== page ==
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Some pre-reg tutors ‘caught off guard’ by record low exam pass rate

One pre-registration tutor was “caught off guard” by the low pass rate for June’s exam, while another was “surprised” by the result.

The pass rate for June’s assessment dropped to 72.3%, the lowest since the General Pharmaceutical Council (GPhC) took over responsibility for the exam in 2011, it revealed last month.

Khalid Khan, head of training and professional standards at Imaan Healthcare, said the result came as a surprise to his organisation, as it did not reflect the experiences of his pre-reg trainees.

“Most years you get a sense of how trainees feel the exam went when they come out,” he told C+D last week. “You can tell if it was really bad – in 2015, when the pass rate was 74%, we and the pre-regs knew it hadn’t gone well.”

But this year, apart from timing issues, none of the eight Imaan Healthcare trainees who sat the exam “felt it was unreasonably difficult”, Mr Khan said.

Two of his pre-reg trainees did not pass. Both sat the exam in Aintree, Liverpool, which experienced a fire alarm requiring candidates to evacuate the hall.

The GPhC told C+D last month that “past experience shows that even if a centre is affected in some way, candidate performance is not”.

Tutor Aamer Safdar, lead for education, training and development at Guy’s and St Thomas’s NHS Foundation Trust, agreed the low pass rate had not been predicted.

“Any drop in pre-reg results is a surprise, because you expect the exam to have a tolerance around the 80% mark.”

However, Mr Safdar stressed that “we can’t judge it too quickly, because we’ll also need to look at what the September results will be”.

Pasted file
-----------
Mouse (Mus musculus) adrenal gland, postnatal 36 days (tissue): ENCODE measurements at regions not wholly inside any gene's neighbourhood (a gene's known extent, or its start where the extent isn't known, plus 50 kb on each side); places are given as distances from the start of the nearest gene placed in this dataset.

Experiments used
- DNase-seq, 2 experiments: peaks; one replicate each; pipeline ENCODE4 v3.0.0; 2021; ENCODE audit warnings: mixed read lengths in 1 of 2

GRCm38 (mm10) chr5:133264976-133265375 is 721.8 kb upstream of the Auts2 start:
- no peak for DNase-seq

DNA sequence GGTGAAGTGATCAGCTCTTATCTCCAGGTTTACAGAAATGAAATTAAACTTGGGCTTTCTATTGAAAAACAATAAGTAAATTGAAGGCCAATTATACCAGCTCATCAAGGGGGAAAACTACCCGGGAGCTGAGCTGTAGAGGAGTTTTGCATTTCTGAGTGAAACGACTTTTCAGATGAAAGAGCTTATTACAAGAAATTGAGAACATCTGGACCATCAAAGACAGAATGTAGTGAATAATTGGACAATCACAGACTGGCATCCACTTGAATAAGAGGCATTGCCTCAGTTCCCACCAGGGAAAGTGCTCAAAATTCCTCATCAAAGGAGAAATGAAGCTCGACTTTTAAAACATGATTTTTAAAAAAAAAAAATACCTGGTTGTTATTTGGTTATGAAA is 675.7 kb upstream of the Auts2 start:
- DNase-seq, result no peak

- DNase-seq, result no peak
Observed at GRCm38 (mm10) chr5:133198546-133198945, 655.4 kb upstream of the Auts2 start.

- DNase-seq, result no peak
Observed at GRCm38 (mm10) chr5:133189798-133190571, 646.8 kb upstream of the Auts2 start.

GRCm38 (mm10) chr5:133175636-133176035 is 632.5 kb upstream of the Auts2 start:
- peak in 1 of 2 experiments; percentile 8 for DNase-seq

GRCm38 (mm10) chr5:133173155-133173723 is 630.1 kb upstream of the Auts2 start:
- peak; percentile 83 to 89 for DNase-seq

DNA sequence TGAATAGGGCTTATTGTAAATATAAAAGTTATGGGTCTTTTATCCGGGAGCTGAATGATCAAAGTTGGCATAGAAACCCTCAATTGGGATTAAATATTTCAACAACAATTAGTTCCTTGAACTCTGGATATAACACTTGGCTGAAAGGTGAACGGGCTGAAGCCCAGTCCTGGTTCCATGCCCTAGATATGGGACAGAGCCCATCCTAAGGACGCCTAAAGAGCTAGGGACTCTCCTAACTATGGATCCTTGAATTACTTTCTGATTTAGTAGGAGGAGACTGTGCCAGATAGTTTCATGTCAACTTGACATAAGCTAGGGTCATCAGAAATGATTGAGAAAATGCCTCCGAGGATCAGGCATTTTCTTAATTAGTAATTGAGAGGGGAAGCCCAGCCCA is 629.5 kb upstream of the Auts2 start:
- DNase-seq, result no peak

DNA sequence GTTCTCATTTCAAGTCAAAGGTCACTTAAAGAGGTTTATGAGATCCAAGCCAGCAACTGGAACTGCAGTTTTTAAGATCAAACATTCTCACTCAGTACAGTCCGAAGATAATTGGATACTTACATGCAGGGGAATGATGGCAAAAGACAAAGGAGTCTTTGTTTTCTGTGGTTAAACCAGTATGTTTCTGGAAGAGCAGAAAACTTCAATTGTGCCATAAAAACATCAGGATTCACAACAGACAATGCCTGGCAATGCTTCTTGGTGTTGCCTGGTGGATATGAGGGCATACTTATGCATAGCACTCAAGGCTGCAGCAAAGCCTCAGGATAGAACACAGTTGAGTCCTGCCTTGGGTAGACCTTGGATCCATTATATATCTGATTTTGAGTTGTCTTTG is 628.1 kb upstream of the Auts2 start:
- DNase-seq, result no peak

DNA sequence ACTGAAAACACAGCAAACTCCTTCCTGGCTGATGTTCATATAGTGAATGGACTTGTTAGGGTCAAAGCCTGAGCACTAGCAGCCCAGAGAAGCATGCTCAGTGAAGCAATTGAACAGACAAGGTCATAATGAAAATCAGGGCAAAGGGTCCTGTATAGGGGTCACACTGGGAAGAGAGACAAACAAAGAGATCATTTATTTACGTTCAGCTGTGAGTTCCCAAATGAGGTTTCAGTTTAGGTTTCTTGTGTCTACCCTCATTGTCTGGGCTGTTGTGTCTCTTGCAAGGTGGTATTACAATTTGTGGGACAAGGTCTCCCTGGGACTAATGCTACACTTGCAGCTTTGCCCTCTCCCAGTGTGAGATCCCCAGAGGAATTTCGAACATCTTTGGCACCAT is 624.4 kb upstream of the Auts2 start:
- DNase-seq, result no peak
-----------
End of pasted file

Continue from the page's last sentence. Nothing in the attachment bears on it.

“You do find peaks and troughs in terms of exam performance and candidates,” he added.

How have June pass rates varied since 2011?

"Calculations paper is not a maths exam"

Simon Harris, head of education and training at Green Light Campus, had 10 candidates sit the June exam, with nine passing the assessment.

There are many reasons why pre-regs may not be successful, Mr Harris suggested, and “it tends to come down to exam technique”.

Candidates should stop looking at the calculations paper as a maths exam, he advised.

“The calculations questions need to be looked at in the context of pharmacy practice, and too often [pre-regs] round in a way that doesn’t make sense in real life,” Mr Harris said.

He advised pre-regs planning to sit the exam in September to look at areas where previous candidates have not performed well and use the “range of GPhC resources” to focus their revision there.

If you passed, this podcast explains how to prepare for life as a pharmacist:

If you were unsuccessful, this podcast describes how you can come back from a setback:

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How did your pre-reg trainees find the June exam?

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